Enter a search term such as “mobile analytics” or browse our content using the filters above.
That’s not only a poor Scrabble score but we also couldn’t find any results matching
Check your spelling or try broadening your search.
Sorry about this, there is a problem with our search at the moment.
Please try again later.
As a web analyst, I have been playing around with Google Analytics for many years now and have increasingly enjoyed watching and waiting for new features that a)add better ability to gain insight about a web business and b) make my life easier!
Features such as custom variables and event tracking have been an absolute gift in terms of being able to understand who visits my clients’ websites, which features are interacted with and what value this delivers my clients.
Frustratingly of course, there are areas where things could just be a little bit better and that’s where (in all honesty) we get to have some fun by re-working the way Google Analytics delivers data by creating hacks and being creative with filters.
I can now setup alerts using Google Intelligence to email clients if their sites go down, if there is a sudden influx of 404 errors or if a keyword increases or reduces number of visits.
Even the simplest of features, such as ‘annotations’ make peaks and troughs in data far more explicable – server went down, untagged email campaign was pushed out etc.
One area of frustration is the lack of ability to see the regionalisation of search engines, particularly from an SEO perspective. By this I mean that it is all well and good to be able to see in Google Analytics that the Google Search Engine delivered visitors to your site.
Well congratulations, pat on your back, but where did these visits truly come from? Should you be optimising for Google.co.uk or for google.com or for google.fr?
Google Analytics has given us the ability to add custom search engines (method found here - e.g ['_addOrganic', 'google.co.uk','q'], to add the Google.co.uk TLD search engine.
However to add every single known TLD for Google search engines as well as others can be a tedious and time consuming process. Now throw in Yahoo and Bing and price comparison engines such as Pricegrabber.com and Kelkoo.com, you can see how the list quickly expands.
At last count, Google Analytics tracked 40 domains by default.
Mercifully, Brian Clifton has created a hack (this is not a freebie, but is certainly affordable) that I have been using that splits search engines out into regions.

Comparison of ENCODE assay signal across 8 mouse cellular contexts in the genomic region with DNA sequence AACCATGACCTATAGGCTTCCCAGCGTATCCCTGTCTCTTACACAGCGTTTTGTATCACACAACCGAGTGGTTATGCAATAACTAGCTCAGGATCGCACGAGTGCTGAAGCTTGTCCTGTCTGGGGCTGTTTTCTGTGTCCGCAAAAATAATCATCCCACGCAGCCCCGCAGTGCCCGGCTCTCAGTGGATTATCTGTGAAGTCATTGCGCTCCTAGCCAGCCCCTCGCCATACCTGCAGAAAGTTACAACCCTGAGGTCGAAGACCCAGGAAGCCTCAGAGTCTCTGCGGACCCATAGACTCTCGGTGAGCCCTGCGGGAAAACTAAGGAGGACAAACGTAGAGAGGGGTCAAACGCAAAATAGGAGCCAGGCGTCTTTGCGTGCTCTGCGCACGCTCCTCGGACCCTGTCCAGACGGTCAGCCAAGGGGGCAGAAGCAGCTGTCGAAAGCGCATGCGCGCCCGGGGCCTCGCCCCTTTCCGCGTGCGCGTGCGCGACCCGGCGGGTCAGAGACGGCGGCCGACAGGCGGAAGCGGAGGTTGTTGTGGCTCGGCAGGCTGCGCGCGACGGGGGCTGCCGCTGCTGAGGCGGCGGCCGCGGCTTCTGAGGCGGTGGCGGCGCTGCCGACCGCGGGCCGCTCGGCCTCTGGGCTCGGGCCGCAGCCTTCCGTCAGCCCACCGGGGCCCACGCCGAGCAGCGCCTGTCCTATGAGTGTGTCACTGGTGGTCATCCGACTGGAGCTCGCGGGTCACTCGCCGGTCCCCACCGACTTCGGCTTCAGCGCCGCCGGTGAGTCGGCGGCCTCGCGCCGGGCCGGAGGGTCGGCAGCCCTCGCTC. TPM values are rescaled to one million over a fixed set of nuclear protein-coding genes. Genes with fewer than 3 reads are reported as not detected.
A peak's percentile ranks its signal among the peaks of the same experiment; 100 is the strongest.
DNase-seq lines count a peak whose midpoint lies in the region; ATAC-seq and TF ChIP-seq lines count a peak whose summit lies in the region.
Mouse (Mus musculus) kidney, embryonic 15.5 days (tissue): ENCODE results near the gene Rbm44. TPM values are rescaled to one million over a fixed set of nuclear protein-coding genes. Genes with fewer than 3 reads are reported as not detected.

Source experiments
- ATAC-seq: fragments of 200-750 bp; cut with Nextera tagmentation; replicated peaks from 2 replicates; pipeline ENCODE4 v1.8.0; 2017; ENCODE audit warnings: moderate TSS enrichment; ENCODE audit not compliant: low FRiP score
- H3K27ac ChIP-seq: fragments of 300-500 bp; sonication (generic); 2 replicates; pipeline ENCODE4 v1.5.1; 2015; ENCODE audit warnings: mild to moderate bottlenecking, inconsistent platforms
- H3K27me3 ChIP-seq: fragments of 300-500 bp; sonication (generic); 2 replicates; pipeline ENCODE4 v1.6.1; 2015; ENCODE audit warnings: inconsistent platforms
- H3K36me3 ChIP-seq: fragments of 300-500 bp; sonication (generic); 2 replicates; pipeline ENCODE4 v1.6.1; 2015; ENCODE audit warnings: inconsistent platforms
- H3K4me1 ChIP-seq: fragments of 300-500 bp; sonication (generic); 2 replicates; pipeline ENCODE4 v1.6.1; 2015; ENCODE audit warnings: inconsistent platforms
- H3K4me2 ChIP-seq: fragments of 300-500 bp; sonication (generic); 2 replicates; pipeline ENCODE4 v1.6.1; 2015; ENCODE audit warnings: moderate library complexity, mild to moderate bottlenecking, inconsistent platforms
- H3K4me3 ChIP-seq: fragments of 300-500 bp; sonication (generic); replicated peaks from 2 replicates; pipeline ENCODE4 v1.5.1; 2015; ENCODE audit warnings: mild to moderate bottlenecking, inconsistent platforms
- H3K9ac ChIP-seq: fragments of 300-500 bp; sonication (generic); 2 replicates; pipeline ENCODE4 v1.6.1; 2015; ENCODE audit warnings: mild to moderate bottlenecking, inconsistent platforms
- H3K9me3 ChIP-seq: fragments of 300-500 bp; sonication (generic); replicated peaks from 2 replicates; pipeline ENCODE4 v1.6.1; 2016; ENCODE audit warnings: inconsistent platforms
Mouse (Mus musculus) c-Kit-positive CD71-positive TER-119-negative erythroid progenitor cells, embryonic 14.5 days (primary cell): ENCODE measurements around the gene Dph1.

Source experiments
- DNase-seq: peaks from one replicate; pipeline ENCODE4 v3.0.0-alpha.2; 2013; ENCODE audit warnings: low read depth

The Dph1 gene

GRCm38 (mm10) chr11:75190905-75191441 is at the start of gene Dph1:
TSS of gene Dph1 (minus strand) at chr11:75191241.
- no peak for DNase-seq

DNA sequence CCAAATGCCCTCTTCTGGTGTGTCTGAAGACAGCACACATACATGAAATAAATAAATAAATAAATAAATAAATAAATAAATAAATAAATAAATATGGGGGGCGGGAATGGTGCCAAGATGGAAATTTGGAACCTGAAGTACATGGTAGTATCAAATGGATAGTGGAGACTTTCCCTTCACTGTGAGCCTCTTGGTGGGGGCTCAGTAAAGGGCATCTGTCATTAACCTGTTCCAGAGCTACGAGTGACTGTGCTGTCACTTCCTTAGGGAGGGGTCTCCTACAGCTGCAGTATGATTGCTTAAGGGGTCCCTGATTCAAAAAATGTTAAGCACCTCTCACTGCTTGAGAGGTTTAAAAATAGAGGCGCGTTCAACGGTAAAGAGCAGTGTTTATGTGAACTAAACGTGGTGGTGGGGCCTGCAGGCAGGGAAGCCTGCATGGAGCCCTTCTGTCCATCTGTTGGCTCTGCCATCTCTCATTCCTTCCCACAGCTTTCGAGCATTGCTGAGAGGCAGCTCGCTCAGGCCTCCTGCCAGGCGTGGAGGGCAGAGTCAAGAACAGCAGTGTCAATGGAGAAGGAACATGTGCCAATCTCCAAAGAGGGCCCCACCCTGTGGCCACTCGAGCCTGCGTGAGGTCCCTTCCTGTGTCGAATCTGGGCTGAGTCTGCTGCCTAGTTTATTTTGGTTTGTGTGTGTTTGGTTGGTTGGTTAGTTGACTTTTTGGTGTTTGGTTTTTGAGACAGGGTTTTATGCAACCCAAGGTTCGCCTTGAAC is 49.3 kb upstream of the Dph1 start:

Brian’s script adds (again, at last count) a further 265 domains. For further information see here.
Friday-Ad, one of the UK’s leading classified websites, is accessed by visits from many regions.
Formerly, when you clicked on the Traffic Sources/ Search Engines report in Google Analytics, you were presented with a similar view to the below image, where no TLD was given:
By using the script, non-paid search engines can now be seen as:
Of course now you can drill down and work out which engines and keywords are driving visits or revenue for example.
A great example of this is to understand which countries/territories are familiar with your brand name compared to those that are finding you by generic keyword.
This is gold dust if you are an international organisation. For Friday-Ad, we removed the view of keywords containing ‘Friday’ and traffic source containing ‘google.co.uk’. This gave us a massive insight into the main key phrases used by non-UK territories to find the Friday-Ad site.
Not to be confused:
It is important to remember that this report is a search engine, non-paid traffic source report. This is not the same as the Traffic source referring site report which shows TLDs for the domains.
I have often been asked by SEO’s why e.g. google.co.uk is showing as a referrer rather than a search engine and there are some good reasons for this.
Here are some examples:
- You actually have a link that visitors are following from e.g. google.co.uk – lucky you.
- Your site is being visited via igoogle.
- Your site is being visited via Google Image.
- Your site is referred via the Google Directory link (DMOZ).
- Clicks from your Google profile.
To find out the answer to this, you can use the exact referring URL hack which will capture the full referrer information and store it in the Visitors, User Defined field in Google Analytics.
Field A -> Extract A – Referral (.*)
Field B -> Extract B – (Leave Blank)
Output To -> Constructor – User Defined $A1
See below image to help.
This represents the data as follows where you can see the exact referral path to a page on your site:
Using both these solutions should give you a much clearer picture of the impact of the big search engines properties on your site in terms of regionalisation and reason.